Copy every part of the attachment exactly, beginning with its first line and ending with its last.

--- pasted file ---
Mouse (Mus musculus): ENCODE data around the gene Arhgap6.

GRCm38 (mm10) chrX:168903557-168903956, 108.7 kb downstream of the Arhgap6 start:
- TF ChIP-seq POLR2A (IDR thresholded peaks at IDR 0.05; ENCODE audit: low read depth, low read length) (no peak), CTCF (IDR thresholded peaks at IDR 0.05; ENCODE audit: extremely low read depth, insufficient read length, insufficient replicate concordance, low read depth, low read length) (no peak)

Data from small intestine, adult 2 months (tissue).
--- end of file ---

Mouse (Mus musculus): ENCODE data around the gene Arhgap6.

GRCm38 (mm10) chrX:168903557-168903956, 108.7 kb downstream of the Arhgap6 start:
- TF ChIP-seq POLR2A (IDR thresholded peaks at IDR 0.05; ENCODE audit: low read depth, low read length) (no peak), CTCF (IDR thresholded peaks at IDR 0.05; ENCODE audit: extremely low read depth, insufficient read length, insufficient replicate concordance, low read depth, low read length) (no peak)

Data from small intestine, adult 2 months (tissue).